Economics, EQ, and Finance: the Next Frontier in Legal Education
65 Journal of Legal Education 864 (2016)
34 Pages Posted: 3 Sep 2016
Date Written: 2016
This article discusses data collected in 2014 – 2015 through a survey of associate deans at 91 of 202 accredited law schools in the United States and through an analysis of course and program descriptions, syllabi, mission statements, and testimonials on the websites of all U.S. accredited law schools to determine whether, and how, law schools cover the following three subjects: 1) economic factors that shape the legal profession, (2) principles of emotional intelligence (EQ) relevant to the practice of law, such as using one’s strengths, managing stress, maintaining balance in one’s personal and professional life, and developing resiliency for life’s challenges; (3) training in personal financial management adequate to manage a career characterized by constant change and for almost ninety percent of students, significant educational debt. Almost three-fourths of law schools report coverage of economic trends in the legal profession, almost half of schools report coverage of EQ skills relevant to practice of law, and less than half of schools report coverage of personal financial management principles. This article highlights dozens of curricular and ancillary programs at specific schools throughout the legal academy that show the range of programs addressing these topics. This article argues that as the sole portal to the legal profession, the legal academy is morally and pedagogically obligated to provide competency in these topics and that the approach currently taken by many law schools is inadequate to meet this obligation. Building on the exciting efforts ongoing at many law schools, this article provides specific suggestions on how law schools can prepare the lawyers of tomorrow for the profession they are entering.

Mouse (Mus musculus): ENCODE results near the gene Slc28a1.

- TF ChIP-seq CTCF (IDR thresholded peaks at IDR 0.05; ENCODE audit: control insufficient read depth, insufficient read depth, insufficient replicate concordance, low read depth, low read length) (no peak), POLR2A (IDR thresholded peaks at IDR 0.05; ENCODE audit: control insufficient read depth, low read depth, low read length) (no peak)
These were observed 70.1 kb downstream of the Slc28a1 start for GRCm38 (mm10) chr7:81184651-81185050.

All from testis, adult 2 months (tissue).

Keywords: Legal academy, economic trends in law, legal education, emotional intelligence, debt of students, financial planning
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